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Craven cave in on free speech

By James Allan - posted Thursday, 7 August 2014

So now we know. When given the choice between trying to honour its pre-election commitment to free speech in this country, or caving in to the special pleading lobby groups opposed to free speech, the government opted for the latter. Never mind that Section 18C of the hate speech laws impose a wholly unjustified curtailment on what you and I and the Andrew Bolts of the world can say. Never mind that similar legislation was repealed in Canada last year, the most politically correct place on earth. Canadian Prime Minister Harper stared down the many lobby groups with a vested interest in this kind of hate speech legislation. Our Attorney-General, George Brandis, and Prime Minister Tony Abbott did not.

Apparently it was not worth the fight. Not enough votes in it, they must have reckoned. Of course that sort of calculation depends on the people who want this hate speech legislation kept in place voting for the Coalition because it succumbed to them. Good luck with that.

It depends too on there being a lot of MPs in electorates where there will be more votes for them in caving in than there would be for proceeding on principle. I'm sceptical. Heck, the government did not even put their repeal proposals to the Senate. I know the government is calculating that people like me will vote for the Coalition anyway, come the next election, that, like the government itself, we don't really care about free speech. Otherwise it would at least have introduced its bill, passed it through the House and made the Senate block it. But some Coalition MPs obviously did not want to be in this position.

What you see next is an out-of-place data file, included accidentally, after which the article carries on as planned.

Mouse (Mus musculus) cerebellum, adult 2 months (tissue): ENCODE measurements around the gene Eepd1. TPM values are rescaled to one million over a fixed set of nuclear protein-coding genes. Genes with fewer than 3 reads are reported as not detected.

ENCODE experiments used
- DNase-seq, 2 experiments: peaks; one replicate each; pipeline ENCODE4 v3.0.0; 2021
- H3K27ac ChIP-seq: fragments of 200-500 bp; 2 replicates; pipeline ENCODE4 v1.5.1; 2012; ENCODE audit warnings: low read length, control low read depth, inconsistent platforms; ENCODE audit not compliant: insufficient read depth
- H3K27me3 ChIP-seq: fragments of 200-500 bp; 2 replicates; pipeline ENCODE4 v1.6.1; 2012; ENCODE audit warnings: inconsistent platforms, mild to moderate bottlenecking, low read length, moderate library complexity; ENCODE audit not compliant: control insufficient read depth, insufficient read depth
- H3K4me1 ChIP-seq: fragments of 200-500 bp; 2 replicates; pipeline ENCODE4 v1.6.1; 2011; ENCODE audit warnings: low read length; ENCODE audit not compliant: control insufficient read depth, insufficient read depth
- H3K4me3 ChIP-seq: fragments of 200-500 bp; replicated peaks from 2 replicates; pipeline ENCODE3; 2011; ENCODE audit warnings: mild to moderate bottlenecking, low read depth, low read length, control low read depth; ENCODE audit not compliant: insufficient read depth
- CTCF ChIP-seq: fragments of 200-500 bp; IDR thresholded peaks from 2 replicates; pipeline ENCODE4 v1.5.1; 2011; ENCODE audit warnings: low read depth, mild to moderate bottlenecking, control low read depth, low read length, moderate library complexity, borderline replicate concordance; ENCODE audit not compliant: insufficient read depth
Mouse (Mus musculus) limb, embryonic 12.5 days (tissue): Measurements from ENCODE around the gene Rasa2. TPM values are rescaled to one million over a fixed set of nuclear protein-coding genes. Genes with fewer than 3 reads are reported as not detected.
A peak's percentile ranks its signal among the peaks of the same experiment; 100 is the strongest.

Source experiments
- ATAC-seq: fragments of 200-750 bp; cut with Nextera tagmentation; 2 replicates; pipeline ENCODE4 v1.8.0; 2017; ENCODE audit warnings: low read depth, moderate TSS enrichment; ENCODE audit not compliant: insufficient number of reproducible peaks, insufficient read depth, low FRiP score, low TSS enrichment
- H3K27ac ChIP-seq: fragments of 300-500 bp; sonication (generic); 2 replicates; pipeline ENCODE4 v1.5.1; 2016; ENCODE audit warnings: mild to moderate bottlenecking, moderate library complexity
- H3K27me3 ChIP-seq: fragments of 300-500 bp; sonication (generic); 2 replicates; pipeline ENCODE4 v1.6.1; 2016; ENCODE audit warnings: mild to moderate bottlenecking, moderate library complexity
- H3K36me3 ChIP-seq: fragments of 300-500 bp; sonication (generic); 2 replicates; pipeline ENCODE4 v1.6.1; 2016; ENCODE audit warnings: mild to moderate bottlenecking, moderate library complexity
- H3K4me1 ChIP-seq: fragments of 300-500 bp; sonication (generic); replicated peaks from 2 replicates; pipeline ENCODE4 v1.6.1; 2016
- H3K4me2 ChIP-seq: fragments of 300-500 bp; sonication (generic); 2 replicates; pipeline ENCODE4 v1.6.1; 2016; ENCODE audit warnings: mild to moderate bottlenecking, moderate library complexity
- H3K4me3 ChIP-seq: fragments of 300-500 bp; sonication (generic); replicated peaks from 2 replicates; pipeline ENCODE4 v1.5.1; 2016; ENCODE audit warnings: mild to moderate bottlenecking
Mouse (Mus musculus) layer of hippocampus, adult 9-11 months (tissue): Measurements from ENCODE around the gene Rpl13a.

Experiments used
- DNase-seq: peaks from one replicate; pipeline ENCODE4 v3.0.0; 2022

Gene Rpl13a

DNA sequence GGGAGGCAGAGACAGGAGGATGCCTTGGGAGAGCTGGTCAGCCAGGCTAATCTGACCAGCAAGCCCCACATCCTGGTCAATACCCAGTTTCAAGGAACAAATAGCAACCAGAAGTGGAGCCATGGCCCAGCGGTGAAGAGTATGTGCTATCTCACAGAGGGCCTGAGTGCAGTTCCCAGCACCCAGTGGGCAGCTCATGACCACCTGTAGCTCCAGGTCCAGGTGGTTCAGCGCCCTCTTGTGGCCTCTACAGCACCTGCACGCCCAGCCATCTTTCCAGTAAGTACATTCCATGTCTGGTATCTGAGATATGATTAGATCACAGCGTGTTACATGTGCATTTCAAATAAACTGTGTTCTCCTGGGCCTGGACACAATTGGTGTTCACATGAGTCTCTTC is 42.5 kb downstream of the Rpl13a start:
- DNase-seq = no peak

Yet, there are no hate speech laws of any sort in the US and the various Jewish, Islamic and other lobby groups that oppose repealing our hate speech laws do just fine there. Better than in almost every European country with hate speech laws. Apparently the government now implicitly agrees that you can't trust your average Australian to see through the rantings of Neo-Nazi Holocaust deniers.

Yet, this is the same government that has yet to dump its paid parental leave scheme. And is going to take some set of proposals on amending our Constitution, to put in place Lord knows what, to recognise indigenous people, whatever ''recognise'' means. Any recognition of indigenous people, in the preamble or elsewhere, could well be used by our High Court to strike down and invalidate democratically enacted laws. It could turn into a tool that serves as a sort of proto-bill of rights.

In the last decade our High Court has, in my view, made up a limited right for prisoners to vote. The textual warrant for that was supposedly the one that says that our senators shall be "directly chosen by the people". Shortly after that the High Court decided that it, not parliament, could decide when the electoral rolls could close. And the High Court struck down a democratically enacted law on no basis other than a couple of dozen references to the earlier prisoner voting case and the "directly chosen by the people" phrase.

Those back at Federation who argued about each word, comma and phrase would have been stunned at the results in both cases. So don't tell me that inserting a few words about recognising indigenous people might not have serious ramifications. Neither Brandis nor Abbott will interpret these new words. It will be a committee of ex-lawyers.

At least, though, the constitutional referendum is motivated by good intentions, however much we might worry where they lead. By contrast, yesterday's decision to leave in place our hate speech laws was a terrible and cowardly one made worse by the cynical political calculations that lay behind it.

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This article was first published in The Australian.

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About the Author

James Allan is Garrick Professor of Law at the University of Queensland.

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